Regulators use rate cases to craft incentives for capital spending.
Phillip Cross is legal editor of Public Utilities Fortnightly. Contact him at firstname.lastname@example.org.
A new trend has evolved in utility rate cases. In the past year, state utility regulators have begun tailoring return-on-equity (ROE) rate allowance to encourage utilities to build infrastructure.
Traditional ROE analysis focuses on the utility’s ability to attract sufficient capital to make the investments necessary for providing adequate service. Generally speaking, rate regulators leave the timing and choice of such investment to utility managers. But some current cases show an increasing willingness to give managers an earnings incentive to pursue preferred investments.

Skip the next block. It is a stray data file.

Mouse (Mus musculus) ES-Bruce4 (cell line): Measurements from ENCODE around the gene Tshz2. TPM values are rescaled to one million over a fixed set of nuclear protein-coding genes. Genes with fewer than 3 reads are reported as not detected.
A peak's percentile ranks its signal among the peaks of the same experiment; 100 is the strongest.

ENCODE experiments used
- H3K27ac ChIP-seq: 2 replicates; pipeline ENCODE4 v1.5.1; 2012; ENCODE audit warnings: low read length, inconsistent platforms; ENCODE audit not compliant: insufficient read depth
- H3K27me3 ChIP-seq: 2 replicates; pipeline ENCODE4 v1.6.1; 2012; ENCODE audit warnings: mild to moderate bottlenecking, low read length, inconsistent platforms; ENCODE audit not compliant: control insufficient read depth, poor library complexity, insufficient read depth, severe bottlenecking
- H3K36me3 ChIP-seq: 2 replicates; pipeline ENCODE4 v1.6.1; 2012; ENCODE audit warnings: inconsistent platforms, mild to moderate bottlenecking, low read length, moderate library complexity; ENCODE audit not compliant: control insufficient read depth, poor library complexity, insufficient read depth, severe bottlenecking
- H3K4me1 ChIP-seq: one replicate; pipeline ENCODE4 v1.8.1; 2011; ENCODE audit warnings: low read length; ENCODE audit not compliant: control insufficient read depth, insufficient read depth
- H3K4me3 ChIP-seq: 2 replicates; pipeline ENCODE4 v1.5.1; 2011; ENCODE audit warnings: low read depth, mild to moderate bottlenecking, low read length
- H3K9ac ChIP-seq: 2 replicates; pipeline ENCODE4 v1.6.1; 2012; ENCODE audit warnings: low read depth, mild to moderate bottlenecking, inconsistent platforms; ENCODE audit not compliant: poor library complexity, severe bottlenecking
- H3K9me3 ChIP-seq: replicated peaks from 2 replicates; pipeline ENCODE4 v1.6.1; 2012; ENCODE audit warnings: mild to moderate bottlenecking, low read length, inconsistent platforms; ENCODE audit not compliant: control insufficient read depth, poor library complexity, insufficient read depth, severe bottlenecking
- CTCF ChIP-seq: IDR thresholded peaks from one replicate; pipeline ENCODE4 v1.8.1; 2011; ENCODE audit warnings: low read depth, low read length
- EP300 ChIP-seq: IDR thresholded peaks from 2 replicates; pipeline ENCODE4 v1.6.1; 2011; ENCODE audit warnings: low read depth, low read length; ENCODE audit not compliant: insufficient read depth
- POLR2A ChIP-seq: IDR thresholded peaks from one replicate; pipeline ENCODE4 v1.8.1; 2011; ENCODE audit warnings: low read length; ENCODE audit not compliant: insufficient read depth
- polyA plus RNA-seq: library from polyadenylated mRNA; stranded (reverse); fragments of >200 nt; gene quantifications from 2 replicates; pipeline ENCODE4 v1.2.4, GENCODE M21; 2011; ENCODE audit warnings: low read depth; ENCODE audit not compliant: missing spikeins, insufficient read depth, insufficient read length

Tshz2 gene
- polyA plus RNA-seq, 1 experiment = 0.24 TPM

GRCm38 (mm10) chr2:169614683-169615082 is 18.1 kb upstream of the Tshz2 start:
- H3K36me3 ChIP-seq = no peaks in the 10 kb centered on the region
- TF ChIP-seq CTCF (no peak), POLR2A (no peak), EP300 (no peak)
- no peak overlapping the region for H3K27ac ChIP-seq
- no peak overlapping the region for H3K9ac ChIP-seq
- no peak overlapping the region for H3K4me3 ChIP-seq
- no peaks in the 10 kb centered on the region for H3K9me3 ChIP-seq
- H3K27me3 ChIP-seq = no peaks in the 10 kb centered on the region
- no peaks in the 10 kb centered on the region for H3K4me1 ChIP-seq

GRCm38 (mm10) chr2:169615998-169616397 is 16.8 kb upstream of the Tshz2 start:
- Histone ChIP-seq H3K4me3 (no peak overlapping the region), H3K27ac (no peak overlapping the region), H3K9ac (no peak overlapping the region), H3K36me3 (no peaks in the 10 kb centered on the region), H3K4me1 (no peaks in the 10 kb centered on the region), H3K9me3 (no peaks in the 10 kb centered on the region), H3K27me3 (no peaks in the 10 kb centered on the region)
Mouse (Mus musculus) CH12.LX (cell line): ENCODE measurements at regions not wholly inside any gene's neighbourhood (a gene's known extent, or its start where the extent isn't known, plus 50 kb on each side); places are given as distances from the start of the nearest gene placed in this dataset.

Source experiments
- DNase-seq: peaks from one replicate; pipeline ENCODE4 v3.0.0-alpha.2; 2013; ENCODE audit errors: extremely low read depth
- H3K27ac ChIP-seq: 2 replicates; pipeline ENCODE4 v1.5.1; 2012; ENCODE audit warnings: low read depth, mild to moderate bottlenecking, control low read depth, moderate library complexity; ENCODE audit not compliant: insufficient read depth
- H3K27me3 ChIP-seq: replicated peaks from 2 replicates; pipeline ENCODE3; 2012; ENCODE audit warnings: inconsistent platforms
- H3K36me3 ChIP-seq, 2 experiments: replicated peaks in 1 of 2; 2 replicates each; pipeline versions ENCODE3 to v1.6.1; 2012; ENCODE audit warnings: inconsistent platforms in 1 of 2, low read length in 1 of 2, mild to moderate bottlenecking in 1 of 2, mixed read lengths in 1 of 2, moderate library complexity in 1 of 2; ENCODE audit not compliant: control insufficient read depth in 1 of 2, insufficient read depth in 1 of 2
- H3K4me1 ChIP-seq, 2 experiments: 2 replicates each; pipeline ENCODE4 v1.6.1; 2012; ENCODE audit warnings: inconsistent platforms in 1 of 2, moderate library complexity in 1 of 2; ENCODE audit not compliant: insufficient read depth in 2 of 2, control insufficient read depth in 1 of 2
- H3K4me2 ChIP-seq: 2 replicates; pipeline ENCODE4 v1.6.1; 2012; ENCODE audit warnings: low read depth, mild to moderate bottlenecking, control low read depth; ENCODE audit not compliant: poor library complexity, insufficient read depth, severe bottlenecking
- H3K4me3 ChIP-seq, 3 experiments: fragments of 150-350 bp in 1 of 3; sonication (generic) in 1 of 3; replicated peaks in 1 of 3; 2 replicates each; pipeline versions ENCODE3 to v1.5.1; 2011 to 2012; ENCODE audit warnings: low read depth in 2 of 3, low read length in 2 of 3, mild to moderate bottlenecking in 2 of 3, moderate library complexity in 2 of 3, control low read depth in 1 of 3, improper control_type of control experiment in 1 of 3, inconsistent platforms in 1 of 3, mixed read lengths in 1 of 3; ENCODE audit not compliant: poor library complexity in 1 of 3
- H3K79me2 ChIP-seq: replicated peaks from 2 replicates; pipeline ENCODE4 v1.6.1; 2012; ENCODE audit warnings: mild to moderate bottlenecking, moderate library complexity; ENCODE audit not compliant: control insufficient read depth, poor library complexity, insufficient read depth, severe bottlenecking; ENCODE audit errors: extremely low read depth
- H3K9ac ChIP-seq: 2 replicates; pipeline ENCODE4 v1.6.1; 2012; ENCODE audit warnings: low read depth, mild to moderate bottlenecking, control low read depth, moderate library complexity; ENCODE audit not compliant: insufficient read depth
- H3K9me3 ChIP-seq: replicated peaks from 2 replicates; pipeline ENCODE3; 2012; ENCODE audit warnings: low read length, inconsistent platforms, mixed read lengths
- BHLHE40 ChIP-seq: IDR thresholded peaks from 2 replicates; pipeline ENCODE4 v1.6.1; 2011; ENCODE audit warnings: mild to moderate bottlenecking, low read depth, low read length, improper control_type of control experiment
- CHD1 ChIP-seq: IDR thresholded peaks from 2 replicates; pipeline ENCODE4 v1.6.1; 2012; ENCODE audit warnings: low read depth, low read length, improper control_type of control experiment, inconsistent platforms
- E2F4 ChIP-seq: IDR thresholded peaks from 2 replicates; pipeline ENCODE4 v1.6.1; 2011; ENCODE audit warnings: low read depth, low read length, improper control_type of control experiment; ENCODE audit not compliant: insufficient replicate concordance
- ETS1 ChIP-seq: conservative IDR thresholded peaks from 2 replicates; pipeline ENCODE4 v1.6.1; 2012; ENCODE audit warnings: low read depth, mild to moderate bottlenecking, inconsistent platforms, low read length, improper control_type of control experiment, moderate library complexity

Federal regulators have made some high-profile moves in this direction in recent years. FERC recently ruled an investment by an electric utility in a transmission expansion project for Western Pennsylvania is eligible for significant levels of ROE incentives.1 In that case, the commission found Duquesne Light Co. was under no absolute mandate to make the upgrades and had voluntarily chosen to invest in an important reliability project that would benefit consumers.
The ruling allows Duquesne to earn returns as high as 13.8 percent on the investment. A look at the company’s returns reported this year indicates what a good deal this is for investors.